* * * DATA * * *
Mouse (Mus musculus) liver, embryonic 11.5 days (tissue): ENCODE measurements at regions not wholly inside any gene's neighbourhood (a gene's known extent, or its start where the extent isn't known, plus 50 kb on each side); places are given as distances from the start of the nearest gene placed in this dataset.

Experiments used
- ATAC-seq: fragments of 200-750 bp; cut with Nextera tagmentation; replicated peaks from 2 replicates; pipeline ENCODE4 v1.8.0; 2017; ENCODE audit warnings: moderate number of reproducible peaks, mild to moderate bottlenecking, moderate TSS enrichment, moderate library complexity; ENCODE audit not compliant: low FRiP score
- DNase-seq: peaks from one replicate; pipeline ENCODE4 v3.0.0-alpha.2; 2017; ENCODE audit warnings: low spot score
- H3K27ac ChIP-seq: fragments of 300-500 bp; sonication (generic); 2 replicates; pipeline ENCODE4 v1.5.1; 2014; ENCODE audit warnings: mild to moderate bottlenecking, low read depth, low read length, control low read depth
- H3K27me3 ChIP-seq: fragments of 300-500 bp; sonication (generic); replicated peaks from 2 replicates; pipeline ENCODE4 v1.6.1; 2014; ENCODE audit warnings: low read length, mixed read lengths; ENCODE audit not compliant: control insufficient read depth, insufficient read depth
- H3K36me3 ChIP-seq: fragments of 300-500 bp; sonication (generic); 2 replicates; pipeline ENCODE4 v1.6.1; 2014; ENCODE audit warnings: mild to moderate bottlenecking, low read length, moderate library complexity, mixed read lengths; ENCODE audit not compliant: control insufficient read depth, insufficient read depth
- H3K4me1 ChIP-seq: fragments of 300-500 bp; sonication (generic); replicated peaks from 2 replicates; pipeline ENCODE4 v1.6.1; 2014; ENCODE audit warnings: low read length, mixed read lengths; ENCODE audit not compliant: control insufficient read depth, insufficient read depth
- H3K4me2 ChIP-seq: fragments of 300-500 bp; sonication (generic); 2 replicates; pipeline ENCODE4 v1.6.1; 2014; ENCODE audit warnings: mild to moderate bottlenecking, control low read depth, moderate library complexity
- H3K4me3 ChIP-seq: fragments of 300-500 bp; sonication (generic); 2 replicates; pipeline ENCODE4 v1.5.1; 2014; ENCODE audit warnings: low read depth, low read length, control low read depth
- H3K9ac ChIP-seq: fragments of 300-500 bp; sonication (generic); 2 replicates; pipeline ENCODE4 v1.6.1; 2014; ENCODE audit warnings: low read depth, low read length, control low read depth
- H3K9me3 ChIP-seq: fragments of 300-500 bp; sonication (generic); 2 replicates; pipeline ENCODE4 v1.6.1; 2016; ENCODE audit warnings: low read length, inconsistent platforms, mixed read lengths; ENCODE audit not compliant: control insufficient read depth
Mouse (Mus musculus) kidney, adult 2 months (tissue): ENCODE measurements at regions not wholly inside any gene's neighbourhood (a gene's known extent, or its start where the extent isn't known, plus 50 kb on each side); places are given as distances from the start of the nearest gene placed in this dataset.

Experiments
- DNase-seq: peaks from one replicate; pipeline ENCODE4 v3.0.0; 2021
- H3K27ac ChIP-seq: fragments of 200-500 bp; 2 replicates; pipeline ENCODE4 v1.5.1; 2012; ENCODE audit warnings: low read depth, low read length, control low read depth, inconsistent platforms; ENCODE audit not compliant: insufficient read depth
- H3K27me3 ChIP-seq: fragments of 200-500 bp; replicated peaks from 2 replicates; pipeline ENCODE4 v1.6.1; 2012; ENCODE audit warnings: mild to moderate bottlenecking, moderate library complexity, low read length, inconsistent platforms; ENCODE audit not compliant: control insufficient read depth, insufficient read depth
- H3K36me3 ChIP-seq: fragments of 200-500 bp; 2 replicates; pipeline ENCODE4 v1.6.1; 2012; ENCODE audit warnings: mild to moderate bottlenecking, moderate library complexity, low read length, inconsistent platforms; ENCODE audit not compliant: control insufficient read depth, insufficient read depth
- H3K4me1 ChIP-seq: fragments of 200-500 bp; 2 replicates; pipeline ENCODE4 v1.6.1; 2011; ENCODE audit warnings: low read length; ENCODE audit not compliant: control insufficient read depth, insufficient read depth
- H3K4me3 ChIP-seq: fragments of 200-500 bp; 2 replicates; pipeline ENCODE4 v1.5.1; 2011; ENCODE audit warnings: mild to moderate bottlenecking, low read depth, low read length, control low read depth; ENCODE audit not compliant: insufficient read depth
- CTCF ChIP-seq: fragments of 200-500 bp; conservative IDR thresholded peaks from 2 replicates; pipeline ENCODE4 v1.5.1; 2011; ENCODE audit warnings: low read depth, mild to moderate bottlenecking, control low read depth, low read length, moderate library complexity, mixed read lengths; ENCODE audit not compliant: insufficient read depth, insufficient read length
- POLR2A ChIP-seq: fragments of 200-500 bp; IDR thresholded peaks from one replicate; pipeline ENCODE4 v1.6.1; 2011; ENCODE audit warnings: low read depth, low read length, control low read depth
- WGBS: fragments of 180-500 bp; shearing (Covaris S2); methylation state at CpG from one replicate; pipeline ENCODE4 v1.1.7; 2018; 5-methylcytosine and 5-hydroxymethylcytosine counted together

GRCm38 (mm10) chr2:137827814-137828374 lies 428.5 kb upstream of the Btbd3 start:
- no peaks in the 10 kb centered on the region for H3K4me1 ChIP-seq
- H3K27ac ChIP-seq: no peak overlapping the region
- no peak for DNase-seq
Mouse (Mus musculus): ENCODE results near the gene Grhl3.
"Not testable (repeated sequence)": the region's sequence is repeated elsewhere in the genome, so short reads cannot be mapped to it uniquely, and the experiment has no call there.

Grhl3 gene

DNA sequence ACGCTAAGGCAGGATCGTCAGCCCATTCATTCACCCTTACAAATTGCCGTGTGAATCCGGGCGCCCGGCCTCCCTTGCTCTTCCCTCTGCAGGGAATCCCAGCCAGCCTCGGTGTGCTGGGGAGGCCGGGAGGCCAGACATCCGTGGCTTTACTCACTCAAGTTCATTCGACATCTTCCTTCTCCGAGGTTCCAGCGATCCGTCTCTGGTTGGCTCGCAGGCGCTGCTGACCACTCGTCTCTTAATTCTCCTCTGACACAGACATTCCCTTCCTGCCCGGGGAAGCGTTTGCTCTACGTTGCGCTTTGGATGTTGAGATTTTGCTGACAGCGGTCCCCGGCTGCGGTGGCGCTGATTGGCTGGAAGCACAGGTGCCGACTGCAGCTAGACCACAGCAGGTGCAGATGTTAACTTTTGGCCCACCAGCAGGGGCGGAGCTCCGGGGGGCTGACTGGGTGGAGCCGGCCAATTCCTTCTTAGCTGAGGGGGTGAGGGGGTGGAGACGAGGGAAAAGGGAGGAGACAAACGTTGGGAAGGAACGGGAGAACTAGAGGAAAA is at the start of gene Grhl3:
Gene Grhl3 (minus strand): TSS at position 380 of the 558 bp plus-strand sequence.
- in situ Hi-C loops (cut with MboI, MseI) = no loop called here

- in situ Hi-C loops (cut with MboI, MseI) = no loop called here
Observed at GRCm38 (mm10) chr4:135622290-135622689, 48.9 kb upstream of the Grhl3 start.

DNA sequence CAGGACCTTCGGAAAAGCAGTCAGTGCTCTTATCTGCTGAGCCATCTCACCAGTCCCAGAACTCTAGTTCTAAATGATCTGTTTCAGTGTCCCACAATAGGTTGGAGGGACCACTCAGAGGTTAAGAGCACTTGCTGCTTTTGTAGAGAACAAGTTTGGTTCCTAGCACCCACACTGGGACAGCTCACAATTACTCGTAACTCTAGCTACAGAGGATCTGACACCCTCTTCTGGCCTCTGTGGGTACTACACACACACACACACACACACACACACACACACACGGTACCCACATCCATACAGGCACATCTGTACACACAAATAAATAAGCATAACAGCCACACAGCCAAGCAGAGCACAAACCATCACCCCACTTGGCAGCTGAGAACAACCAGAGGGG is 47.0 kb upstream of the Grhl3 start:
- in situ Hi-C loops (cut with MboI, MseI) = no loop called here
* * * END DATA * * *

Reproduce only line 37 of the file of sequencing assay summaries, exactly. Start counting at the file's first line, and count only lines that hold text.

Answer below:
- in situ Hi-C loops (cut with MboI, MseI) = no loop called here